Foresight Capital Management
2023 In Review: The evolution of the infrastructure sector and its growth outlook for 2024
During 2023, the continuation of interest rate hikes by Central Banks resulted in a challenging year for many listed infrastructure companies, most notably those with a higher degree of long-term contracted cash flows. Higher interest rates lower the present value of future cash flows, and so the downward move in share prices of listed infrastructure companies with long duration revenue streams was somewhat rational, but at times the quantum of the share price moves was not.
By and large, infrastructure companies did well to adopt their strategies to a world where abundant cheap capital was no longer readily available. We observed a focus on deleveraging, accessing capital through avenues other than equity issuances, such as asset recycling or joint ventures, and investment pipelines narrowing to focus on high conviction markets or technologies.
Renewable energy companies performed poorly within the wider infrastructure universe throughout the year, with valuations hitting decade lows and investor sentiment negative towards the sector. Despite this, 2023 set new records for the growth of renewable energy investment and companies continued to execute on strategic growth objectives. The struggles of the US offshore wind market grabbed headlines, but this is a small part of the global market. Solar, onshore wind, and offshore wind outside of the US continue to perform well and attract record flows of capital for new projects.
The year-end rally in infrastructure companies reinforced our view that the fundamentals for them remain strong. 2023 has shown that companies which own operational infrastructure assets will continue to generate defensive and growing cash flows, and the delivery of selected pipeline investments can drive additional earnings growth.
Outlook for 2024
The primary “known unknown” as we head into 2024 is the impact of higher interest rates on the economy and, more directly, corporate earnings. In a slower growth, higher interest rate environment, where earnings growth is harder to come by, the defensive nature of infrastructure should be recognised by investors. Core and social infrastructure companies do not have to do much to grow earnings and dividends, and on starting yields above 7%, they look attractive. Visibility on where peak interest rates settle enables confidence in pricing real assets. With public market valuations looking cheap, and institutional dry powder looking for deals, M&A activity may continue should a rebound in stock prices not occur.
Digital infrastructure delivered positive returns in 2023 and remains one of the highest growth infrastructure sub-sectors in the coming years. In particular, 2024 should provide a better view on the strength of demand for data centre space, with artificial intelligence continuing to work its way into the mainstream. Demand for data centre space continues to be resilient, and new supply is likely to be hampered by permitting issues, primarily related to electricity grid constraints. This should translate to positive earnings growth, and reward data centre businesses with well-developed pipelines.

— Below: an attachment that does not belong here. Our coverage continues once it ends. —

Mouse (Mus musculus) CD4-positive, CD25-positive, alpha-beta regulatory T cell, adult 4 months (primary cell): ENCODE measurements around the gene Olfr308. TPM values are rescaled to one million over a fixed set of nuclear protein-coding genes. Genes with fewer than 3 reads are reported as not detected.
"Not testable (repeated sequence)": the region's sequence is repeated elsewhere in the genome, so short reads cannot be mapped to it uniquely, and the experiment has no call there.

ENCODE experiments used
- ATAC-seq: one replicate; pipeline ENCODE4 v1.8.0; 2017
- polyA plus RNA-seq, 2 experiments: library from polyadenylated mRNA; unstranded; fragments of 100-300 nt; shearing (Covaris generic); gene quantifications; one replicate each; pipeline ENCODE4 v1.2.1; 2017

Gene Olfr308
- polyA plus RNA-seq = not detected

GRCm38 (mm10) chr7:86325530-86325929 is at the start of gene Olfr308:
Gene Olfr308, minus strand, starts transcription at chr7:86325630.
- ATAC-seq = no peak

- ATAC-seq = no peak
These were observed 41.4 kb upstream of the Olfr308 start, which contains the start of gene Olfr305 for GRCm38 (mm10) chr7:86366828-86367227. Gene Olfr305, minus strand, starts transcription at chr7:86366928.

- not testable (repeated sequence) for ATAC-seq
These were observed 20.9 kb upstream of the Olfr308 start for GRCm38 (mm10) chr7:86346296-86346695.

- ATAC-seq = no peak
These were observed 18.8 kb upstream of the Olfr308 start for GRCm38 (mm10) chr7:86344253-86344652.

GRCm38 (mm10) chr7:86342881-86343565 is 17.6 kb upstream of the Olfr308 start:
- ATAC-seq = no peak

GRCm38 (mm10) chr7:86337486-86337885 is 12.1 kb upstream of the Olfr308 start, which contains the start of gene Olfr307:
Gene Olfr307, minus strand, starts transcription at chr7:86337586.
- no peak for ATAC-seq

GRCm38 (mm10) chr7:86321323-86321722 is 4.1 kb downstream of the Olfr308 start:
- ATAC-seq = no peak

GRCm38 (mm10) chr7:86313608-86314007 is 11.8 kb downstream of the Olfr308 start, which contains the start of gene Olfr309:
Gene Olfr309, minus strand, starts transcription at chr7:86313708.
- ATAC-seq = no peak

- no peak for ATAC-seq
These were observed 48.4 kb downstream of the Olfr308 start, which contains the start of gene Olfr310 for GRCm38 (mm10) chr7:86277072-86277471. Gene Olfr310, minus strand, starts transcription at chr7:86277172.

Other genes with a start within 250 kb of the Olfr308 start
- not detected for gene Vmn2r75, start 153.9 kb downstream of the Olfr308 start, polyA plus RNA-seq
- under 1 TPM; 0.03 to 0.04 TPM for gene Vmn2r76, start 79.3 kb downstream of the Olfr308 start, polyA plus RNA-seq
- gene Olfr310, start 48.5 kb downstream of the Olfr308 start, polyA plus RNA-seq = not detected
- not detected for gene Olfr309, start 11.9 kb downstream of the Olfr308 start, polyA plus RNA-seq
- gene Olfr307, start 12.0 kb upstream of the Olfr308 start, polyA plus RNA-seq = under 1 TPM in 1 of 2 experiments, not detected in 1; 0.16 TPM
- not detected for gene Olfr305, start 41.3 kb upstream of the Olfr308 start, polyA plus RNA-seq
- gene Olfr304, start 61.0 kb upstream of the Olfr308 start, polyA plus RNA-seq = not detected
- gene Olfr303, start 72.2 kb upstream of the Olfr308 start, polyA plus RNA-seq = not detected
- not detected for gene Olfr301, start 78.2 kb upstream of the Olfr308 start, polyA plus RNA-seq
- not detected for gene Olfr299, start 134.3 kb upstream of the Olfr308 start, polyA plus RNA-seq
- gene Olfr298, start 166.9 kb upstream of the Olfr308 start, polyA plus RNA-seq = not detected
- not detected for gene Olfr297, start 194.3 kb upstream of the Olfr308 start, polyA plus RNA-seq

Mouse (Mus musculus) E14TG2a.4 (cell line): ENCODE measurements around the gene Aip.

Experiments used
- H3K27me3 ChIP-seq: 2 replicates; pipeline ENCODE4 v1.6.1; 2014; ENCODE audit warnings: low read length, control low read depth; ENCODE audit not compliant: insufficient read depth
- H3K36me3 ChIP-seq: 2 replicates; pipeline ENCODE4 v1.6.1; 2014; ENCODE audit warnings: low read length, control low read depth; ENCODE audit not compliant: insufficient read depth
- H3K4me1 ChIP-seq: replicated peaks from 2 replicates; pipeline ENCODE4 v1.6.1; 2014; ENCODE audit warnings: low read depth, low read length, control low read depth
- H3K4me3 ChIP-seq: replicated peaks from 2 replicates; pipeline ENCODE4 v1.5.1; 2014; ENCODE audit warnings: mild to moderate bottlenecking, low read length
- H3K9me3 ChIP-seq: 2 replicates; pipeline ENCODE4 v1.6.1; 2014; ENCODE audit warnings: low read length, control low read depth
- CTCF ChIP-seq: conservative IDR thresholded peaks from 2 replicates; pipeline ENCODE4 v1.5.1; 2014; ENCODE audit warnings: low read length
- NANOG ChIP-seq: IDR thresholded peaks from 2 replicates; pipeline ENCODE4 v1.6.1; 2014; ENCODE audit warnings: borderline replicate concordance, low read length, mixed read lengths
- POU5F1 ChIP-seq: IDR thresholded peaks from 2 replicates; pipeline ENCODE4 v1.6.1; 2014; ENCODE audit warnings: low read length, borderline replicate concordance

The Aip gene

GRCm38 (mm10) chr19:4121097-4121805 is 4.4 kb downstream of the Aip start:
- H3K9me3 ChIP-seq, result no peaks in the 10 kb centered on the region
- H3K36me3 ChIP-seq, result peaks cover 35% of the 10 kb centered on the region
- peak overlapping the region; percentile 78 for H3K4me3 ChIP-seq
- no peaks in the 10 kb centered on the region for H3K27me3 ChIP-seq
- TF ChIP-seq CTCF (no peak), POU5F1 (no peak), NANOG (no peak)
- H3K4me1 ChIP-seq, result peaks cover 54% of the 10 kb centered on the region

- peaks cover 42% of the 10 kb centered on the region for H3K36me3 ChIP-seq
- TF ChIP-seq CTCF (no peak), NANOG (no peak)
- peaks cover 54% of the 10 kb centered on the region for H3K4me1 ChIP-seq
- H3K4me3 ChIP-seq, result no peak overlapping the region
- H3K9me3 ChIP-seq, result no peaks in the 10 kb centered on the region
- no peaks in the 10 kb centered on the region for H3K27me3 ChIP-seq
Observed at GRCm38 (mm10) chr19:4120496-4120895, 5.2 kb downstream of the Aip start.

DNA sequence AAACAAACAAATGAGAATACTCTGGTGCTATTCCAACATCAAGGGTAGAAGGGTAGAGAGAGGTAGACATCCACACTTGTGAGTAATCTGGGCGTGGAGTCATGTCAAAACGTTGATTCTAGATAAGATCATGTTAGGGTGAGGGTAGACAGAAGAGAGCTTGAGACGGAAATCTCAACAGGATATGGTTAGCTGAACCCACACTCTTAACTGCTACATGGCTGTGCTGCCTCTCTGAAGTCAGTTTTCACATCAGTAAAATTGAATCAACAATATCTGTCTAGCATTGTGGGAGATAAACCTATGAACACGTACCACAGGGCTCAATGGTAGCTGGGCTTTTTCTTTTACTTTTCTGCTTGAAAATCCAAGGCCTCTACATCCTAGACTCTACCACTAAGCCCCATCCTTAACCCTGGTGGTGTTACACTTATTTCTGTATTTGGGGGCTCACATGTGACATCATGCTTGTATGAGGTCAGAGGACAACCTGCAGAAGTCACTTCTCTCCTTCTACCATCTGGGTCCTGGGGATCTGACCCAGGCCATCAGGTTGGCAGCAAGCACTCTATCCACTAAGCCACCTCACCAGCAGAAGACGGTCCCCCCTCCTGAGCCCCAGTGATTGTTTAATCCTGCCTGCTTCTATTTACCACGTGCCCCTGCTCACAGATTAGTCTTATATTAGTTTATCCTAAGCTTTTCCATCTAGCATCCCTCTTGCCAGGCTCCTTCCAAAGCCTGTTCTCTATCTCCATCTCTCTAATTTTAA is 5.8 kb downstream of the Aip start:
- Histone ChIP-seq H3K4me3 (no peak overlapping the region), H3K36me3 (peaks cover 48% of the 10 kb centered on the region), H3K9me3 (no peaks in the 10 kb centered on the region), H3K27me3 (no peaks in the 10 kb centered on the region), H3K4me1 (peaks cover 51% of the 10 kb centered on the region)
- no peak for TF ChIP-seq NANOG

We expect that the rollout of renewable energy will continue at pace, and with stakeholders having adapted to the price pressures put on the market last year, the investment environment looks more attractive. The US election, and reemergence of Donald Trump, is likely to put the focus back on the US renewable energy market. Foresight Capital Management (“FCM”) believe fears of a material impact from a Trump win are unlikely, primarily due to a congested political system. This makes it difficult to affect major change, and the impact on jobs in Republican states (which are seeing disproportionate benefits from the growth of renewables) may prove deeply unpopular.
On the contrary, FCM expect to see governments around the world looking to accelerate the deployment of renewable energy. Attracting infrastructure investments is crucial for governments looking to decarbonise and increase the security of energy supply. Blue chip corporations are also emerging as a demand source for clean power as they seek to decarbonise, with some 3,680 companies committed to the Science Based Targets Initiative in 2023, more than all prior years combined, according to data compiled by Bloomberg NEF. This results in an attractive environment for our renewable energy investments, who have both the ability and capital to deliver projects that can provide the much-desired green electrons.
We favour companies that are structurally supported by three long-term themes: decarbonisation, digital infrastructure that supports a digital world, and the need for traditional infrastructure projects that support everyday life. We continue to view both the renewable energy and digital infrastructure sectors as attractively positioned for growth, with traditional infrastructure a low risk and high-income diversifier. Increased digitisation of global economies is a structural trend expected to continue for many years and demand for the infrastructure used by the digital world should remain insulated from shorter term economic cycles.
The energy transition trend and global decarbonisation imperative also continues to provide attractive investment opportunities for the strategy across the renewable energy and energy efficiency sectors. Renewable energy companies suffered weak stock price performance through 2023, however the sector remains a conviction investment theme within our portfolios, with the positioning driven by the attractive valuations on offer.